Time is running out
It’s people who will suffer if we miss our climate targets
Nearly ten years on from our world-leading Climate Change Act, the UK is off track for meeting our climate targets, and yet policy solutions which are good for the climate are right for people across the UK too.
The historic Climate Change Act was ushered in with cross-party consensus and popular support but why has it dropped down the environmental to-do list?
If Michael Gove is to uphold the Conservative manifesto promise to “be the first generation to leave the environment in a better state than we inherited it”, he will need to work with cabinet colleagues across departments to address the decarbonisation of transport and heating and improve energy efficiency – issues, that if done right, will improve peoples’ daily lives as well as the climate.
Our climate is already changing. While we shivered with the ‘beast from the East’ in March, the Arctic experienced its warmest winter on record. Britain then felt its warmest April day since 1949 and the warmest May for 100 years, before a sultry summer that continues to break records across the northern hemisphere.
I like chilling out in a deckchair as much as anyone, but when temperature records are being broken around the world, almost every month and every year, it’s time to sit up and take notice.
A warmer world means that what was once extreme weather becomes the new normal. Floods, droughts, and storms are becoming more frequent. Lives, homes and businesses have been ruined, in the UK and abroad. And, as sea levels and temperatures rise, more areas of the globe are becoming uninhabitable; worsening the refugee crisis.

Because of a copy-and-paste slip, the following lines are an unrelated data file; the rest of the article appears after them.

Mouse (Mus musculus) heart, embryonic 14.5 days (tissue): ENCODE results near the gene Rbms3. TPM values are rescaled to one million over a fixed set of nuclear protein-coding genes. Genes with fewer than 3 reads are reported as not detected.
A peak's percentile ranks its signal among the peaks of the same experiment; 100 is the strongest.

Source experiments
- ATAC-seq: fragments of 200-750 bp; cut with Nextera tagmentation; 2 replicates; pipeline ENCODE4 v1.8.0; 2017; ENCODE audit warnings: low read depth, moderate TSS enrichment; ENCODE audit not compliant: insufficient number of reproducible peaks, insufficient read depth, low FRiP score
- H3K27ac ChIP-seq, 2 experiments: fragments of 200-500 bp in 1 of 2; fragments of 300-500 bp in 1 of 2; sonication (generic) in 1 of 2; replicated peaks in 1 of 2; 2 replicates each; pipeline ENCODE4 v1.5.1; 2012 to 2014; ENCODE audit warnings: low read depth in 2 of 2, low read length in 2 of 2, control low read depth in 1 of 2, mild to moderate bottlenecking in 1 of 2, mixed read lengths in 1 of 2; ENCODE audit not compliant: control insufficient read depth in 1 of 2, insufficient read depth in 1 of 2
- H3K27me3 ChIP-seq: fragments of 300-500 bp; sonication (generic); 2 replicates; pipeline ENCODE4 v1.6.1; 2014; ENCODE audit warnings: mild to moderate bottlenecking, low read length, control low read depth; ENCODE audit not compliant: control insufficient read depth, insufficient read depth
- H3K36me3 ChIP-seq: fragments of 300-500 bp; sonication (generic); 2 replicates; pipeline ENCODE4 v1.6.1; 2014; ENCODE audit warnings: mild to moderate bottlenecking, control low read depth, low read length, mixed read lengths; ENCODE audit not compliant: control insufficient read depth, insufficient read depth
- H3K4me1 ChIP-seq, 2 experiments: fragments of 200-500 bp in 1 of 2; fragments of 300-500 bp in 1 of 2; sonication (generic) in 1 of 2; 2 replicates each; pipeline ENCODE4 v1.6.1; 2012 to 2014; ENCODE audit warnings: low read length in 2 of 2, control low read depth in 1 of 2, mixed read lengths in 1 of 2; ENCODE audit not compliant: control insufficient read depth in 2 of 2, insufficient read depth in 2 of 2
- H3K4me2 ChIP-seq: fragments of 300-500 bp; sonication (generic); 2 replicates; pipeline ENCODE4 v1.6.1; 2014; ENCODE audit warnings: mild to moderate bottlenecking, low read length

But despite the urgency and government rhetoric, the reality of action on climate change is mixed at best.
There have been some successes: in the power sector emissions have fallen by 59% as the UK has moved away from coal-fired power stations. In April, Energy Minister Claire Perry asked the UK’s climate advisors whether targets should be tightened – a nod to the recognition that we will need to do more.
But then Chris Grayling announced plans for a third runway at Heathrow, without even referring to climate change. This, in 2018, is environmental illiteracy; the third runway at Heathrow will mean the airport’s climate impact is equivalent to the whole of Portugal.
Transport is now responsible for the largest share of UK emissions. It’s clear that we need to do much more to slash emissions from road and air travel. And yet, rail chaos, and appalling local infrastructure, is forcing more people into their cars, as they can’t trust local transport to get them from A to B.
White elephants like HS2 aren’t the solution either. Not only will it cost the UK taxpayer at least £60bn, and concentrate ever more economic activity in London and the South East, the route also threatens over 90 ancient woodlands: a further problem for both nature and the climate.
What we need is a joined up national transport policy. One that delivers for people on their daily commute. One that helps to rebalance south to north. And one that recognises the role that transport can play in preventing runaway climate change.
Michael Gove’s record as DEFRA minister has seen a renewed focus on environmental issues like pollution. As the government’s green champion we need him to also unite cabinet colleagues, from BEIS to DfT, in addressing climate change. Otherwise, he and the rest of this Government will have been guilty of chilling out in the deckchair while the planet burns.
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